Quantum entanglement is a physical phenomenon that occurs when pairs or groups of particles are generated, interact, or share spatial proximity in ways such that the quantum state of each particle cannot be described independently of the state of the others when the particles are separated by a large distance. Measurements of physical properties such as position, momentum and polarization, performed on entangled particles are found to be correlated. For example, if a pair of particles is generated in such a way that their total spin is known to be zero, one particle is found to have clockwise spin on a certain axis, the spin of the other particle, measured on the same axis, will be found to be counterclockwise, as is to be expected due to their entanglement. However, this behavior gives rise to paradoxical effects: any measurement of a property of a particle performs an irreversible collapse on that particle and will change the original quantum state. In the case of entangled particles, such a measurement will be on the entangled system as a whole.
Such phenomena were the subject of a 1935 paper by Albert Einstein, Boris Podolsky, Nathan Rosen, several papers by Erwin Schrödinger shortly thereafter, describing what came to be known as the EPR paradox. Einstein and others considered such behavior to be impossible, as it violated the local realism view of causality and argued that the accepted formulation of quantum mechanics must therefore be incomplete. However, the counterintuitive predictions of quantum mechanics were verified experimentally in tests where the polarization or spin of entangled particles were measured at separate locations, statistically violating Bell's inequality. In earlier tests it couldn't be ruled out that the test result at one point could have been subtly transmitted to the remote point, affecting the outcome at the second location; however so-called "loophole-free" Bell tests have been performed in which the locations were separated such that communications at the speed of light would have taken longer—in one case 10,000 times longer—than the interval between the measurements.
According to some interpretations of quantum mechanics, the effect of one measurement occurs instantly. Other interpretations which don't recognize wavefunction collapse dispute that there is any "effect" at all. However, all interpretations agree that entanglement produces correlation between the measurements and that the mutual information between the entangled particles can be exploited, but that any transmission of information at faster-than-light speeds is impossible. Quantum entanglement has been demonstrated experimentally with photons, electrons, molecules as large as buckyballs, small diamonds; the utilization of entanglement in communication and computation is a active area of research. The counterintuitive predictions of quantum mechanics about correlated systems were first discussed by Albert Einstein in 1935, in a joint paper with Boris Podolsky and Nathan Rosen. In this study, the three formulated the EPR paradox, a thought experiment that attempted to show that quantum mechanical theory was incomplete.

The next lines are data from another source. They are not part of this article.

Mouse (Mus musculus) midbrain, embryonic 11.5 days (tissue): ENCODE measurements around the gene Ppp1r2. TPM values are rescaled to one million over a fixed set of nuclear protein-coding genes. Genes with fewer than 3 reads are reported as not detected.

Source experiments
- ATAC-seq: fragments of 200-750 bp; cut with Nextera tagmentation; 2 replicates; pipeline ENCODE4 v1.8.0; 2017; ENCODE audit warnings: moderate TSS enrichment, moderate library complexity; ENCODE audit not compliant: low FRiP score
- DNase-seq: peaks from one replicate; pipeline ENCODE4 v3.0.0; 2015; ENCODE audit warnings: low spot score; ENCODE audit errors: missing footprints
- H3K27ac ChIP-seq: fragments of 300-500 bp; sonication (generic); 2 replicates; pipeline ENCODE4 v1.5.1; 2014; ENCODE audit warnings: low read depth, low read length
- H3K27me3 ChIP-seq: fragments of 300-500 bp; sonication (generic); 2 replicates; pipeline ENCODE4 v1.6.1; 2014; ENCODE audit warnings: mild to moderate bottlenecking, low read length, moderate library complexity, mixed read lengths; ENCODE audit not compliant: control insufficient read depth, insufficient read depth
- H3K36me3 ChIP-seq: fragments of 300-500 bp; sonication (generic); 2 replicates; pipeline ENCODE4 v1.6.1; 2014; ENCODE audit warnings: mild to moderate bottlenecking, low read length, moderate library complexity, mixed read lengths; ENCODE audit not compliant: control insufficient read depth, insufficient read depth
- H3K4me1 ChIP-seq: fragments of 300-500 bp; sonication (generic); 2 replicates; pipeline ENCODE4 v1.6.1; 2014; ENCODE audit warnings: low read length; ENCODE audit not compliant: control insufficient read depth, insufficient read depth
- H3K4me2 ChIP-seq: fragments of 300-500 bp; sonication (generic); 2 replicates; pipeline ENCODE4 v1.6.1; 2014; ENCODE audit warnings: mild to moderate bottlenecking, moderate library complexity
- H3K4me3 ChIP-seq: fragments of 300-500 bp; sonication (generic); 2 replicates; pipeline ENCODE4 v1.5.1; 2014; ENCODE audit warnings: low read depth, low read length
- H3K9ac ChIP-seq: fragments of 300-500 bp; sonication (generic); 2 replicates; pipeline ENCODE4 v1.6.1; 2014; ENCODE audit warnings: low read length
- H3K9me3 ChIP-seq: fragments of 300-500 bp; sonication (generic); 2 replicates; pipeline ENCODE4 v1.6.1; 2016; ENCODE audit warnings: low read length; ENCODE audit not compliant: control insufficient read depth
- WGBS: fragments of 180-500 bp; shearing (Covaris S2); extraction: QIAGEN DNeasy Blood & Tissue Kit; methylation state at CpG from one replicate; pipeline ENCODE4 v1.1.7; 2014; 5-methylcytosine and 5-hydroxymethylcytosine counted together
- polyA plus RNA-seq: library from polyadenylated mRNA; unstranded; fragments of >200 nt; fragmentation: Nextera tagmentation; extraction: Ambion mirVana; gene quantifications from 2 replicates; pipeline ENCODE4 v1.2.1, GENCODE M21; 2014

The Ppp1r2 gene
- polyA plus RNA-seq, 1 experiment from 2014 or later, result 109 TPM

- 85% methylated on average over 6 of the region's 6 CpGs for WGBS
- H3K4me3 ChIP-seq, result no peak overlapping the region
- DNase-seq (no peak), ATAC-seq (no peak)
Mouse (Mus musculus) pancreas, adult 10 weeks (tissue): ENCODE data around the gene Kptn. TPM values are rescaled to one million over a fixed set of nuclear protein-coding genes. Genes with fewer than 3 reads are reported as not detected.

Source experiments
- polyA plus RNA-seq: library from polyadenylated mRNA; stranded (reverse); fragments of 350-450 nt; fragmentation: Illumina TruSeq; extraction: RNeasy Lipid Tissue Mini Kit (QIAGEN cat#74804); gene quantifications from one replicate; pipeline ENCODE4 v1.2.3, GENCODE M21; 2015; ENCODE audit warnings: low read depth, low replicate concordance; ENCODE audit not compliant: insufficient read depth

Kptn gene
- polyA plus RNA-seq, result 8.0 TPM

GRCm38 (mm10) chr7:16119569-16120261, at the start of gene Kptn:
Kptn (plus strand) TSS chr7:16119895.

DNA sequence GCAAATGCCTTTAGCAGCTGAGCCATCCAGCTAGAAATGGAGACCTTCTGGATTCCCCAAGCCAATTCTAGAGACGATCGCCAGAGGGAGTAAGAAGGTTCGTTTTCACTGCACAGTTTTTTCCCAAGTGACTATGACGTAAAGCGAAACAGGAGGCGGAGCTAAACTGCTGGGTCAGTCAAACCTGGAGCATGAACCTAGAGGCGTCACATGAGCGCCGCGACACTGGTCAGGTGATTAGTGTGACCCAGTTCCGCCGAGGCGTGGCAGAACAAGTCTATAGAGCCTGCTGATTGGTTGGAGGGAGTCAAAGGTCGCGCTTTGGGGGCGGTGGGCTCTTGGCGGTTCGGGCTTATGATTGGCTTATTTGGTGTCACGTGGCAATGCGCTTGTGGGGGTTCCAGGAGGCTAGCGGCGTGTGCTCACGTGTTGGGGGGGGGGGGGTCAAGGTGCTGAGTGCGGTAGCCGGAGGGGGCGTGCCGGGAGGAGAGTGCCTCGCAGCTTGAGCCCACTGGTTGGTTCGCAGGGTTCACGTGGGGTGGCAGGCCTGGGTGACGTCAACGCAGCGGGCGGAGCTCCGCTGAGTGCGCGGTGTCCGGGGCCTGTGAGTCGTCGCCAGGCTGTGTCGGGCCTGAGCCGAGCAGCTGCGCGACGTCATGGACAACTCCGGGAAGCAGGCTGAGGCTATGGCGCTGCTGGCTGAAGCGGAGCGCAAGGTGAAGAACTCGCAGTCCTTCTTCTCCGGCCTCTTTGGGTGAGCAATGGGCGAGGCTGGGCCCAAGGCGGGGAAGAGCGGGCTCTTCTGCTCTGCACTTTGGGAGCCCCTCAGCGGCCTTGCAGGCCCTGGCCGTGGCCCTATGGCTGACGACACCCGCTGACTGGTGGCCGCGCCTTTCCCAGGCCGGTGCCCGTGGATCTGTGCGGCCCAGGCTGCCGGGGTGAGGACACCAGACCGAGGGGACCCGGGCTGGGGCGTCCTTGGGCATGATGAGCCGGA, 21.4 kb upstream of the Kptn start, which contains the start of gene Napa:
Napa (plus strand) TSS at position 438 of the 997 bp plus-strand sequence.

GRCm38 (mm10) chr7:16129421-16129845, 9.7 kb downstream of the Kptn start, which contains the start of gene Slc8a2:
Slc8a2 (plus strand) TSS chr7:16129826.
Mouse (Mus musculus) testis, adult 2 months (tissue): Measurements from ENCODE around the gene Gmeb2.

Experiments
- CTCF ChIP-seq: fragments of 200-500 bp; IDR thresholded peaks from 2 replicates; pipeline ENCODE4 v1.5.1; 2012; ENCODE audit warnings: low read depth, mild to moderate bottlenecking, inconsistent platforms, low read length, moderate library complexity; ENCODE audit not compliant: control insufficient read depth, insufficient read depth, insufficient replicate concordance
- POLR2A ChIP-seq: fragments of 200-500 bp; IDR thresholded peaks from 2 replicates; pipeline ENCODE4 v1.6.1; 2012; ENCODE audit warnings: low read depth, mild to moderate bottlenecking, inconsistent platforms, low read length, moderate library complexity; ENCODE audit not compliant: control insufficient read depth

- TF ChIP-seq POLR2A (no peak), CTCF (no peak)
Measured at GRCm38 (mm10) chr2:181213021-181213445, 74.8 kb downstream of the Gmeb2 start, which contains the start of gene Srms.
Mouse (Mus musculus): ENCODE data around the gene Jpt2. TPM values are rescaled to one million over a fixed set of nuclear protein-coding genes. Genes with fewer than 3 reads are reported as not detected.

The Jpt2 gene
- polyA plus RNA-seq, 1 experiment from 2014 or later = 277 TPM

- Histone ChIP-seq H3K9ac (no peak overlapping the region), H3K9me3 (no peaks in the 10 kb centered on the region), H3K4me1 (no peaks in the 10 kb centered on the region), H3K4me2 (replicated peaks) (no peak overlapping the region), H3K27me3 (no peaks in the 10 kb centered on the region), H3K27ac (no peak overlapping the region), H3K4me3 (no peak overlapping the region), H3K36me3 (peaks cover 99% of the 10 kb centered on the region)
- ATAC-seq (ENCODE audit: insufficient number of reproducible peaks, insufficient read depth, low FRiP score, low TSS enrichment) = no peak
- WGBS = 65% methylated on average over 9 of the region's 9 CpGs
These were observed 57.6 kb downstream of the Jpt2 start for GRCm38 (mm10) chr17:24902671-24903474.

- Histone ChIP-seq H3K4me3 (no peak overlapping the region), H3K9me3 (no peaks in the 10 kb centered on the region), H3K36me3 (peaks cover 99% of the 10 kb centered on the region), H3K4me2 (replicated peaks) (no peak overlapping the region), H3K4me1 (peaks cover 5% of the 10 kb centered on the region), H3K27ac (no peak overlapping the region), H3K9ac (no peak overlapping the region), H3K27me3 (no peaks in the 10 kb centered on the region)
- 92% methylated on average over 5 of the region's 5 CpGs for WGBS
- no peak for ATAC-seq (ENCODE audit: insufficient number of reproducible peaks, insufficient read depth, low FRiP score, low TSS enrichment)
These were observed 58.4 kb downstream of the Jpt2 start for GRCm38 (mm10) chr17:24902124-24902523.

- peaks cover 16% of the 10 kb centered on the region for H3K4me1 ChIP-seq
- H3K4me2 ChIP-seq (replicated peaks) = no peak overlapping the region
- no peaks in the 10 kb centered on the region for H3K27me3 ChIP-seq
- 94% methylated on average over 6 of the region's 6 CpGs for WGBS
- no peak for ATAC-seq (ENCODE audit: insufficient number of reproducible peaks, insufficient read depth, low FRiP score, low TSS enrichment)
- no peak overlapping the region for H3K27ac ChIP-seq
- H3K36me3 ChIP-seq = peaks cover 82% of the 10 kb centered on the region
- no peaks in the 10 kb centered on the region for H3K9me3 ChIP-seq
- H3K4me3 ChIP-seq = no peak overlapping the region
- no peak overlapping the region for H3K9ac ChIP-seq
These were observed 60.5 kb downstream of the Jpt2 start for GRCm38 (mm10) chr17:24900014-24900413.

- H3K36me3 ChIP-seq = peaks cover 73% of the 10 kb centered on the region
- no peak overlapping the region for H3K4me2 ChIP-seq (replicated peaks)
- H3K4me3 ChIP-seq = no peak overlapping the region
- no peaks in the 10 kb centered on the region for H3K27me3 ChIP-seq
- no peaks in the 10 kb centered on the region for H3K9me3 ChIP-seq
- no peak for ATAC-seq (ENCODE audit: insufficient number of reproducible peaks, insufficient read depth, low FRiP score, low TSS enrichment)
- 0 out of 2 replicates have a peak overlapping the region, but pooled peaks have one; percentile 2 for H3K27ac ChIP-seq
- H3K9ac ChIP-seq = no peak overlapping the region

They wrote: "We are thus forced to conclude that the quantum-mechanical description of physical reality given by wave functions is not complete."However, the three scientists did not coin the word entanglement, nor did they generalize the special properties of the state they considered. Following the EPR paper, Erwin Schrödinger wrote a letter to Einstein in German in which he used the word Verschränkung "to describe the correlations between two particles that interact and separate, as in the EPR experiment."Schrödinger shortly thereafter published a seminal paper defining and discussing the notion of "entanglement." In the paper he recognized the importance of the concept, stated: "I would not call one but rather the characteristic trait of quantum mechanics, the one that enforces its entire departure from classical lines of thought." Like Einstein, Schrödinger was dissatisfied with the concept of entanglement, because it seemed to violate the speed limit on the transmission of information implicit in the theory of relativity.
Einstein famously derided entanglement as "spukhafte Fernwirkung" or "spooky action at a distance." The EPR paper generated significant interest among physicists which inspired much discussion about the foundations of quantum mechanics, but produced little other published work. So, despite the interest, the weak point in EPR's argument was not discovered until 1964, when John Stewart Bell proved that one of their key assumptions, the principle of locality, as applied to the kind of hidden variables interpretation hoped for by EPR, was mathematically inconsistent with the predictions of quantum theory. Bell demonstrated an upper limit, seen in Bell's inequality, regarding the strength of correlations that can be produced in any theory obeying local realism, he showed that quantum theory predicts violations of this limit for certain entangled systems, his inequality is experimentally testable, there have been numerous relevant experiments, starting with the pioneering work of Stuart Freedman and John Clauser in 1972 and Alain Aspect's experiments in 1982, all of which have shown agreement with quantum mechanics rather than the principle of local realism.
Until each had left open at least one loophole by which it was possible to question the validity of the results. However, in 2015 an experiment was performed that closed both the detection and locality loopholes, was heralded as "loophole-free".